Alice Feeney’s psychological thriller “Rock Paper Scissors” is full of twists and turns right up until the novel’s conclusion. Mr. and Mrs. Wright are unhappily married. Adam is a screenwriter who is happier working than spending time with his wife. He also lives with a certain neurological glitch that causes face blindness; Amelia is tired of being unseen.
When the couple wins a weekend away in Scotland, it might just be what they need to repair their marriage. Each secretly believes that the outcome of this getaway will either make or break their marriage. Only this couple did not randomly win the trip and someone doesn’t want them to live happily ever after.
The atmosphere in the book is chilly, both figuratively and literally. The story is set in a small snowy town in Scotland. A freezing, barely converted church with mysteriously locked rooms and malfunctioning electricity is the couple’s destination. The property also comes with a mysterious caretaker who seems to be spying on the Wrights. Adam and Amelia might be heading off to a weekend getaway to celebrate their anniversary, but the troubles in their marriage are at a breaking point and their biting comments to one another contribute to the iciness of the novel.
Lies and secrets are ever-present in this story. Each character is deceptive and concealing and secret.
“There are forests less shady than my wife.” (Page 94, Feeney)
Told in multiple points of view, each narrator has a different plan for the weekend, and neither fully trusts the other. The disinformation is interesting, but far more intriguing are the reasons they lie. Adam is a professional storyteller, but the narratives, some false and some true, that each character weaves move the plot forward and keep the reader guessing.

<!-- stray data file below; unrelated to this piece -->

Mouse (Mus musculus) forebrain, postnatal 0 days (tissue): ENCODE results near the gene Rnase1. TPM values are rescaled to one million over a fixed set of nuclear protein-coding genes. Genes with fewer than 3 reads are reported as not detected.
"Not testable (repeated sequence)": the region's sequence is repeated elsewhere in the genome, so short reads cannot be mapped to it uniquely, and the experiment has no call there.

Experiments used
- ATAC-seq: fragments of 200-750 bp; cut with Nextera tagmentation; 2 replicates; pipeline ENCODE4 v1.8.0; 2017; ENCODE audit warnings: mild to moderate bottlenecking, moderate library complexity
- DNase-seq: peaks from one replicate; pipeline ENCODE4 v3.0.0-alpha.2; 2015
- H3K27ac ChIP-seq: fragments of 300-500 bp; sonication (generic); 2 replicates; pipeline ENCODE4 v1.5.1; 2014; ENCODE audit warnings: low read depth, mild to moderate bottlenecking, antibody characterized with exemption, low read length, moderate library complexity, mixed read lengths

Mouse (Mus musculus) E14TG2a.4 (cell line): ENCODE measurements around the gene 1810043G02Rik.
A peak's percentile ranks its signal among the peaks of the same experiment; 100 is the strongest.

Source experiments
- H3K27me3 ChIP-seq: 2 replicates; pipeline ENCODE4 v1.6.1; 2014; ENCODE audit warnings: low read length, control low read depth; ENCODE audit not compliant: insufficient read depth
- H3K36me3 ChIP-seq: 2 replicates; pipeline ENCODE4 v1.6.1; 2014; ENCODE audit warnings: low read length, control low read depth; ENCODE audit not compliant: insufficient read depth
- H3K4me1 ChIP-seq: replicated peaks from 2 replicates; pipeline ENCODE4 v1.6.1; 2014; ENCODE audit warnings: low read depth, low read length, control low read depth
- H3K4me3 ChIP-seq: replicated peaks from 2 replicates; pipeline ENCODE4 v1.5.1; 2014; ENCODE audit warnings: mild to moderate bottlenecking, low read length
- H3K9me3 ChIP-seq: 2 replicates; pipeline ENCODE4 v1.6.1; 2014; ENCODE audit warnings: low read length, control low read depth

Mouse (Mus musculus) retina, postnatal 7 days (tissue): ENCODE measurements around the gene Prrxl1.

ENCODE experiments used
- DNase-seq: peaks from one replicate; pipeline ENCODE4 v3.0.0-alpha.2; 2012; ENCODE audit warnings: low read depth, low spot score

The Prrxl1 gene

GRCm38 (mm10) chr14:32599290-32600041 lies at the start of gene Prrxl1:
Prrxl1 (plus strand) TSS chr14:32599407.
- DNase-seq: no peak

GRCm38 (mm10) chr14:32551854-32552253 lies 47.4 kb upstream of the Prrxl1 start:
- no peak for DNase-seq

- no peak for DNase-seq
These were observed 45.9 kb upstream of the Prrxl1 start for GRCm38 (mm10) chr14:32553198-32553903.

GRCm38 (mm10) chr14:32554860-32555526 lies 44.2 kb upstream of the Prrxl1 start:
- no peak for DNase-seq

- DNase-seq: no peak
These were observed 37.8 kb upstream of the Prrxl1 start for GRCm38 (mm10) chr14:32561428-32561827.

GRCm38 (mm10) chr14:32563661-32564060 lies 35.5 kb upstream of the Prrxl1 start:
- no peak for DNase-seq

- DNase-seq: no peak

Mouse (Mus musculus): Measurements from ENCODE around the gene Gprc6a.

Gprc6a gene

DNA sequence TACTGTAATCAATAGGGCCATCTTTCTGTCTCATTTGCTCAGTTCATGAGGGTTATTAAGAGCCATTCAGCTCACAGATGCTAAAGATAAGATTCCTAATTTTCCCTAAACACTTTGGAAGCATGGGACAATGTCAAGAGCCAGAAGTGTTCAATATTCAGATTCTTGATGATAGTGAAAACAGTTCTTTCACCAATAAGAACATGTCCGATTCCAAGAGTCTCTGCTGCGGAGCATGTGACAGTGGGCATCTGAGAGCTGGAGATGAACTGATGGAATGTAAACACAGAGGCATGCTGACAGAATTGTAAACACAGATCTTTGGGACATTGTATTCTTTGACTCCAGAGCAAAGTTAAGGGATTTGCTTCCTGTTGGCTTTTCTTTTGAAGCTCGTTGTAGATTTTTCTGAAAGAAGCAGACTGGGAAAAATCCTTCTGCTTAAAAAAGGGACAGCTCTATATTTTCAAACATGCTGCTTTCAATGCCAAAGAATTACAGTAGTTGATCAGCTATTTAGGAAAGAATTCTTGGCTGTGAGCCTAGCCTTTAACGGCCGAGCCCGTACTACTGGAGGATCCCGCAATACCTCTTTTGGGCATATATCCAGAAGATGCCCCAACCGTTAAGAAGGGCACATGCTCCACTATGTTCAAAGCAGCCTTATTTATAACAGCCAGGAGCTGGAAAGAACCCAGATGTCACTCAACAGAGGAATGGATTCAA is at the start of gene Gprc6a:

The past plagues the characters in this book. We get snapshots of the past in the form of letters that Mrs. Wright pens to her husband on each of their anniversaries, but never gives to him.
“We weren’t always the people we are now, but our memories of the past can make liars of us all.” (Page 2, Feeney)
Each anniversary letter summarizes the year that they’ve had within their decade of marriage. The reader gets a front row seat for the ups and downs in their marriage. Since their future is hinged on this weekend, they must decide if the marriage is suffering from yet another low point or have the Wrights changed totally from the people they were when they married?
Marriage isn’t the only relationship that gets examined in “Rock Paper Scissors.” The complicated dynamics of the parent/child relationship get put on display in this book.
“Nothing I did as a child was ever good enough. We are our parents’ echoes and sometimes they don’t like what they hear.” (Page 262, Feeney)
The characters had challenging childhoods that continue to tangle their relationships in the present. The distrust each of the characters has originates from somewhere. Their brokenness began before they were ever married. Multi-faceted and complicated, the Wrights continue to struggle with the past while trying to decide their future.
“Rock Paper Scissors” delivers twists and turns that keep the reader intrigued, which can only be accomplished by an author like Feeney who masterfully plots out a story. The chapters are short and the point of view changes with each one, keeping the reader engaged and guessing throughout the novel. Just when the reader thinks they can anticipate what will happen next, new information will make you question everything you thought you already knew. With a gothic, atmospheric setting and gasp-worthy surprises, “Rock Paper Scissors” will have readers turning pages deep into the night.
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